Paul said "your faith is worthless"

Discussion in 'Baptist Theology & Bible Study' started by GordonSlocum, Feb 20, 2007.

  1. GordonSlocum

    GordonSlocum
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    14. and if Christ has not been raised, then our preaching is vain, your faith also is vain. 15. Moreover we are even found {to be} false witnesses of God, because we testified against God that He raised Christ, whom He did not raise, if in fact the dead are not raised.
    16. For if the dead are not raised, not even Christ has been raised;
    17. and if Christ has not been raised, your faith is worthless; you are still in your sins.

    How is it that Paul can say that under certain circumstances that faith is in vain or worthless?
     
  2. canadyjd

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    It is a hypothetical that doesn't really exist. The focus of the passage is on the essential nature of the resurrection of Jesus Christ as a doctrine of the Christian faith. Since the resurrection is a fact, our faith is never vain or worthless because the circumstance he described is not a reality.

    peace to you:praying:
     
  3. whatever

    whatever
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    What good would faith in a dead Christ be?
     
  4. GordonSlocum

    GordonSlocum
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    I agree, but you are missing the interesting point of such a unique statement.
     
  5. GordonSlocum

    GordonSlocum
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    Good question? Faith in a dead Christ. Interesting
     
  6. whatever

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    Dead people coming to faith in a living Christ is much more interesting to me.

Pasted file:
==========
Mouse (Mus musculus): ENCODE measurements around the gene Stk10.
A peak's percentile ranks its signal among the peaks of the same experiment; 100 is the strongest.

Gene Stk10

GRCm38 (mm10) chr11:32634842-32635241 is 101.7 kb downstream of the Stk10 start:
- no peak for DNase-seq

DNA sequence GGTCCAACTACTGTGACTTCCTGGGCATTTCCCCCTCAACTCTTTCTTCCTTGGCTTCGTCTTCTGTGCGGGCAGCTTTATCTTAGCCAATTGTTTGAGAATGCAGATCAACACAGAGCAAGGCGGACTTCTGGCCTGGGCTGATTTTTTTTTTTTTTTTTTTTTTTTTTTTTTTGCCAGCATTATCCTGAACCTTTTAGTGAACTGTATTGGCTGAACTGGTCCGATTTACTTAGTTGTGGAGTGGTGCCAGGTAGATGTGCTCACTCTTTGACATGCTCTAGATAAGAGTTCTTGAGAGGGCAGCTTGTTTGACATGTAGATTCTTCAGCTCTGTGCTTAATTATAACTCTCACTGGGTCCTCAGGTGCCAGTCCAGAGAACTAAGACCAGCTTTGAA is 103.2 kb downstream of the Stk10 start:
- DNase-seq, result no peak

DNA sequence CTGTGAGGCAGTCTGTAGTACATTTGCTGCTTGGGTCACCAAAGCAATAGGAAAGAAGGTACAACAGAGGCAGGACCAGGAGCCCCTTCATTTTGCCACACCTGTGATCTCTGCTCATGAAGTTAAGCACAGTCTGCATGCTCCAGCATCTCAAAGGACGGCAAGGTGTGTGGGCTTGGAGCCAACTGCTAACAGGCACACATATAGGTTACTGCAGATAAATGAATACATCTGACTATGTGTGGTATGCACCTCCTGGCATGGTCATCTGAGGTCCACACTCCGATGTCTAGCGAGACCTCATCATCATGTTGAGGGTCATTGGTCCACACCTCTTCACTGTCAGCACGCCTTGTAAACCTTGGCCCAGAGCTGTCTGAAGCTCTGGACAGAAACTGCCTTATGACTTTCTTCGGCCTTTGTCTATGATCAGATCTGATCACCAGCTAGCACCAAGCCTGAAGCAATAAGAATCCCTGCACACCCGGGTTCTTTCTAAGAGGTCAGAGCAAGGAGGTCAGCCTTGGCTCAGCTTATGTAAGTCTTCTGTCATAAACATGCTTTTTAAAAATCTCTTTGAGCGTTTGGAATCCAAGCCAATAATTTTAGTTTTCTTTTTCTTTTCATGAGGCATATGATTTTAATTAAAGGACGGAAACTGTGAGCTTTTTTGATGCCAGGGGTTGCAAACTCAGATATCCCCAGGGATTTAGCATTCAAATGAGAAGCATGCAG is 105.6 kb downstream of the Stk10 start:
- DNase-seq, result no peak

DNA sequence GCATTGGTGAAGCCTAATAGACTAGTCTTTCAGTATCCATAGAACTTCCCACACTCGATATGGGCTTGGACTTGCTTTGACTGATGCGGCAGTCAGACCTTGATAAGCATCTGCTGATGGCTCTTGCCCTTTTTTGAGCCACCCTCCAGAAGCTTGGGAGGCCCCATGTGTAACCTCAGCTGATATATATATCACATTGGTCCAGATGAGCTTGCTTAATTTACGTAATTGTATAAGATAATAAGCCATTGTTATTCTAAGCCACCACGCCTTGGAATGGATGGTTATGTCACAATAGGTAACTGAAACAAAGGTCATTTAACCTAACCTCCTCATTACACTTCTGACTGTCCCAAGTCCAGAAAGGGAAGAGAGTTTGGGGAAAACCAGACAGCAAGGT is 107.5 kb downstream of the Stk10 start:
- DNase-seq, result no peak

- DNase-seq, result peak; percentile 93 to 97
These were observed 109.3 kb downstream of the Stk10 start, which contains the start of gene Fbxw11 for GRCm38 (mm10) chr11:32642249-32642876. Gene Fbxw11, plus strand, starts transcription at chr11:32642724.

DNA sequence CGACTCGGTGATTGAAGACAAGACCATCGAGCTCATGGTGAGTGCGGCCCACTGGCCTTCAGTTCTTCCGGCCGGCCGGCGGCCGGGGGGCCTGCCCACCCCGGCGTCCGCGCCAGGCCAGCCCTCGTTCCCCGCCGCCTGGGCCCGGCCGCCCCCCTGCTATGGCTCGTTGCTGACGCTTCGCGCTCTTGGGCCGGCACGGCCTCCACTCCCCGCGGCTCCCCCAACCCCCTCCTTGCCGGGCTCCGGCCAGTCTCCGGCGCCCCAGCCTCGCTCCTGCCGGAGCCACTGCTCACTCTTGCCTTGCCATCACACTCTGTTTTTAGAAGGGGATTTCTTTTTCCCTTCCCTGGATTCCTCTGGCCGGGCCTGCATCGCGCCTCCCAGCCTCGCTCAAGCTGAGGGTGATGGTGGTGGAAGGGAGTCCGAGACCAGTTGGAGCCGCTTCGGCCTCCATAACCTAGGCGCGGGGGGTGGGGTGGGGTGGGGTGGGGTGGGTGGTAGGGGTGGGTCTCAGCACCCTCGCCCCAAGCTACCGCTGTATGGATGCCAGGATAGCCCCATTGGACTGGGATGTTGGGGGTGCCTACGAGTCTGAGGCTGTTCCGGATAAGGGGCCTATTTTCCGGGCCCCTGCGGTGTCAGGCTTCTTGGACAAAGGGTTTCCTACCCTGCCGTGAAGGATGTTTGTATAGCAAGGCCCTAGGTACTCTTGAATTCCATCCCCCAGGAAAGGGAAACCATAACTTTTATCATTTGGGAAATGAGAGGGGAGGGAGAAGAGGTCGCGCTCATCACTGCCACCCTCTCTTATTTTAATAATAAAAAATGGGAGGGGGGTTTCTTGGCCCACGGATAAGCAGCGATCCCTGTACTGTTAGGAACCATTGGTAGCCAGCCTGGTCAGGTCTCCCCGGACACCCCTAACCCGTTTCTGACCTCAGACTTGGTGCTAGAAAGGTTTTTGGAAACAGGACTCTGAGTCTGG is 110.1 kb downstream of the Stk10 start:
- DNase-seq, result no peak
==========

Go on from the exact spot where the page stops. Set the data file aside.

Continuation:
7. GordonSlocum

    GordonSlocum
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    Paul acknowledges that a person posses the capacity of having faith even in a ridicules impossibility such as Christ not dying for our sin.
     
  8. whatever

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    Well of course people are capable of having faith in ridiculous impossibilities. That's been evident since the Garden of Eden.
     
  9. GordonSlocum

    GordonSlocum
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    I do hardly agree.
     
  10. AAA

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    It says it in the text.......

    If Christ was not raised then our faith would be in vain..........
     
  11. Tom Butler

    Tom Butler
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    If we put our trust in Mohammed, our faith in a dead man is in vain.

    If we place our faith in a dead Buddha, our faith is worthless.

    If Christ is not risen, let's shut this board down. Our prattlings and pontifications are worthless, in vain and a waste of time.

    Gordon, I figured you were setting a trap for the Calvinists. The person who trusts in his own merit, or his own works, for salvation, has a worthless faith. That's how one can have faith--but in the wrong things.
     
  12. grahame